Between raw and refined
MILAN — Who ever thought we would be looking to Donatella Versace as the standard-bearer for good taste and pared-down sophistication? That’s what it has come to here in Milan, where Fashion Week ended Friday with another S&M freak show, this time from DSquared designers Dean and Dan Catan.
Between their bondage girls in leather blinders, which seemed to suggest woman as horse, and the whip-wielding dominatrixes at Dolce & Gabbana earlier in the week, one had to wonder what they’re putting in the water in this city.
Sure, eroticism is in the cultural spotlight, and the blinders could simply be implying that women are focused on where they are going (uh-huh), but it’s absurd to suggest that anyone pay designer prices for a dress with a buckled leather harness or pumps with shiny ribbed heels resembling sex toys. You can get that stuff on Hollywood Boulevard for a steal.
I guess another way of looking at these leather-bound fantasies is as expressions of aggression, which was a potent theme on the runways this week. At its tamest, it appeared as a studded leather trench and gauntlet gloves at Burberry Prorsum, a fur helmet and shiny black vinyl dress at Marni, and aviator jackets at Gucci and Max Mara. At its most barbaric, it was the shaggy, long-haired fur coats in nearly every collection, including Fendi, DSquared and the up-and-coming label 6267. They were apparently goat, though they looked more like gorilla. The toxic colors, synthetic-looking knits and aggressively weird shag coats and clutch bags at Prada were also part of this dark vision.
At the opposite pole of fashion, we saw demi-couture, or clothing made using couture-like techniques, fabrics and silhouettes, such as cape backs and full volumes. Bottega Veneta’s Tomas Maier crafted New Look suits with padded hips, some with raw fringe on them, while Moschino’s Rosella Jardini sent out gold brocade swing coats and bubble skirts, which was too bad since the giant peace sign behind the runway raised hopes that she would have something more to say.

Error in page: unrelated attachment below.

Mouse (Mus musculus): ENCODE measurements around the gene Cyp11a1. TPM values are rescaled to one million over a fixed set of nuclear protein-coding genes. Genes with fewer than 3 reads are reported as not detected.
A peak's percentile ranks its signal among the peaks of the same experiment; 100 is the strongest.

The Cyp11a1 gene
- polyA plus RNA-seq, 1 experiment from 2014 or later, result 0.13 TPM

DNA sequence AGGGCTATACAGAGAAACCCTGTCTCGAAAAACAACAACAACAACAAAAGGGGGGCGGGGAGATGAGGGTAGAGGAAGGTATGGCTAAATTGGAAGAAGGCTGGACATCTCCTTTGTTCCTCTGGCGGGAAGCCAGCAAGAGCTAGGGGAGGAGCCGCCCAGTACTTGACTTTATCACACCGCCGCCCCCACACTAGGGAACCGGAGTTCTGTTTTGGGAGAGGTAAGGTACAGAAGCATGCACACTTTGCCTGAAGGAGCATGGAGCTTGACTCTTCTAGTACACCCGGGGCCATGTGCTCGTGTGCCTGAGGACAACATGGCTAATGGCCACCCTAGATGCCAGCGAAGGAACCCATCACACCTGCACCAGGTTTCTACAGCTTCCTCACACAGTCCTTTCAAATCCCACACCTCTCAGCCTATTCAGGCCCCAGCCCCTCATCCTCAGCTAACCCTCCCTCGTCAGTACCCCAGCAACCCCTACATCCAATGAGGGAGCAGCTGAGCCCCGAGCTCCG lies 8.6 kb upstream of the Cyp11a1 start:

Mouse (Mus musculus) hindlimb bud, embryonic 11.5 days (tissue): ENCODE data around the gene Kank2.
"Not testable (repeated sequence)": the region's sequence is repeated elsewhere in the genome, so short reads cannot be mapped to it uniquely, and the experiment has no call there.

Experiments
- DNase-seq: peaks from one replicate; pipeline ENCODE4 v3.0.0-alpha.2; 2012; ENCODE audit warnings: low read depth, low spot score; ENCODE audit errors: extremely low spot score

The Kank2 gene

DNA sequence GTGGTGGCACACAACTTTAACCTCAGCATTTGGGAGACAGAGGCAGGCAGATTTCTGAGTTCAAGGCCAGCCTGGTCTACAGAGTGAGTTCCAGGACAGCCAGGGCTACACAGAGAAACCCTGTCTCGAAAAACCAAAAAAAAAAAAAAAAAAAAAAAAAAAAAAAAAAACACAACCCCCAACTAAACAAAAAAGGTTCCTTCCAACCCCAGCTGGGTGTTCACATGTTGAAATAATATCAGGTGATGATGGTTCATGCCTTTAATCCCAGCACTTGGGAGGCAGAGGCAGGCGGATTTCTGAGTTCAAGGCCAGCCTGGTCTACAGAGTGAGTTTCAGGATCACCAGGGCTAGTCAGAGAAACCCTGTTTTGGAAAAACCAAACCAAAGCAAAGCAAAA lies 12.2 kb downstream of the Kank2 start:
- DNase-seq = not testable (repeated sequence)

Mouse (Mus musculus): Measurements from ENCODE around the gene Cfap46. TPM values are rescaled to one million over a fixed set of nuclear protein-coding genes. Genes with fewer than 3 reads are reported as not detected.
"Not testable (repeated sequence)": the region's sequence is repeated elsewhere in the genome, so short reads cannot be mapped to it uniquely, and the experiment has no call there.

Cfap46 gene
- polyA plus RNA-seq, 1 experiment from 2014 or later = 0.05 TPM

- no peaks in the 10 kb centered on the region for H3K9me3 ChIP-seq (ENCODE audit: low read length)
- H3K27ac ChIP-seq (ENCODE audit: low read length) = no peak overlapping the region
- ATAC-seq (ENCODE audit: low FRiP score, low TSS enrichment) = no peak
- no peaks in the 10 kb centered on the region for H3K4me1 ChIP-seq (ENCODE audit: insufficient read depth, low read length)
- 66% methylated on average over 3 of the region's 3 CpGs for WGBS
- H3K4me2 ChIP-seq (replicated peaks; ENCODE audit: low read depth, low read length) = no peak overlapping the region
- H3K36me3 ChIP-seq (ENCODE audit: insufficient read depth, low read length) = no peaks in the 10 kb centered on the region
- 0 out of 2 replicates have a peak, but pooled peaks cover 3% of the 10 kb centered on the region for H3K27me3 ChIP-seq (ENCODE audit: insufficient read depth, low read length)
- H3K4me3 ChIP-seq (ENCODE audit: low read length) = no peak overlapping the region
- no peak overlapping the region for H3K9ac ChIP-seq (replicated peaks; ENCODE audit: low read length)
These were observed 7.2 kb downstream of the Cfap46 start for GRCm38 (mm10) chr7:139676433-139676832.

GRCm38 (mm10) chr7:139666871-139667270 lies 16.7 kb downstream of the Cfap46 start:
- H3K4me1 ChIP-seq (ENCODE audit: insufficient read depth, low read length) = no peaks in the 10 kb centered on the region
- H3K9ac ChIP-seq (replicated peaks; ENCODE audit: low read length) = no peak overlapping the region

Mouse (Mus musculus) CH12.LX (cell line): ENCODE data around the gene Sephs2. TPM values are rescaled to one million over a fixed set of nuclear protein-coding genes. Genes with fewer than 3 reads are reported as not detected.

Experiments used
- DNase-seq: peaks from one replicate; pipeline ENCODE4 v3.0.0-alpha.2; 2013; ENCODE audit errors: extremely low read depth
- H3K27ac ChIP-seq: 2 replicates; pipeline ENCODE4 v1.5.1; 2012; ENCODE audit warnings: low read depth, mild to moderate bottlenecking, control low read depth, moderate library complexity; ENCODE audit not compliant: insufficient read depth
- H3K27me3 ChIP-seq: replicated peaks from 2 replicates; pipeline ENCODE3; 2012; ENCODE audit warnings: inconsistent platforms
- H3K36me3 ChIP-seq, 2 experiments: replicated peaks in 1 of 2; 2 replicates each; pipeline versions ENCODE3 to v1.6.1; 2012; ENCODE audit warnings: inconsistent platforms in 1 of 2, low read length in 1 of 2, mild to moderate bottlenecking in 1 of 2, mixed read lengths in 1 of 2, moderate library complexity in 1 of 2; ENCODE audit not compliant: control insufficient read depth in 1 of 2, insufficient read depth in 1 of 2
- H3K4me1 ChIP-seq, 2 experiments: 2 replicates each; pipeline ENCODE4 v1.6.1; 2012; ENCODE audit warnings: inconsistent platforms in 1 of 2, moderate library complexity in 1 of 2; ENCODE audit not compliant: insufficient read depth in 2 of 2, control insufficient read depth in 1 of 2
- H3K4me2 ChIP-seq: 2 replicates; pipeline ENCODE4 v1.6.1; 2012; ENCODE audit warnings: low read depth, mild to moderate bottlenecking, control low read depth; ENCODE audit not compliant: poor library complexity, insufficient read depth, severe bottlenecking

But it was Versace who was able to distill all these themes into something between raw and refined, or something that we might actually want to wear. She worked with the same bold color statements and controlled volumes that made Raf Simons’ collection for Jil Sander the week’s other standout.
Versace used couture techniques to achieve the bell and hourglass shapes that ran through the collection. But she was able to avoid the retro trap that Maier and others fell into by sticking to modern fabrications and a minimalist black-and-white color palette, punctuated with chemical tints she referred to in the show notes as “sulphur green, turquoise-litmus paper, and the cherry in alcohol solution.”
She began with a confident black suit in a technical mix of shiny and matte fabrics, shaped through the waist with subtle horsehair padding to create the perfect female form. A sleek black halter dress hugged the torso like a corset, thanks to whalebone stitching, while a zip-front tube dress referenced the sporty trend that has surfaced here. Pants were lean, topped by a fur chubby or a shiny camel satin blouse.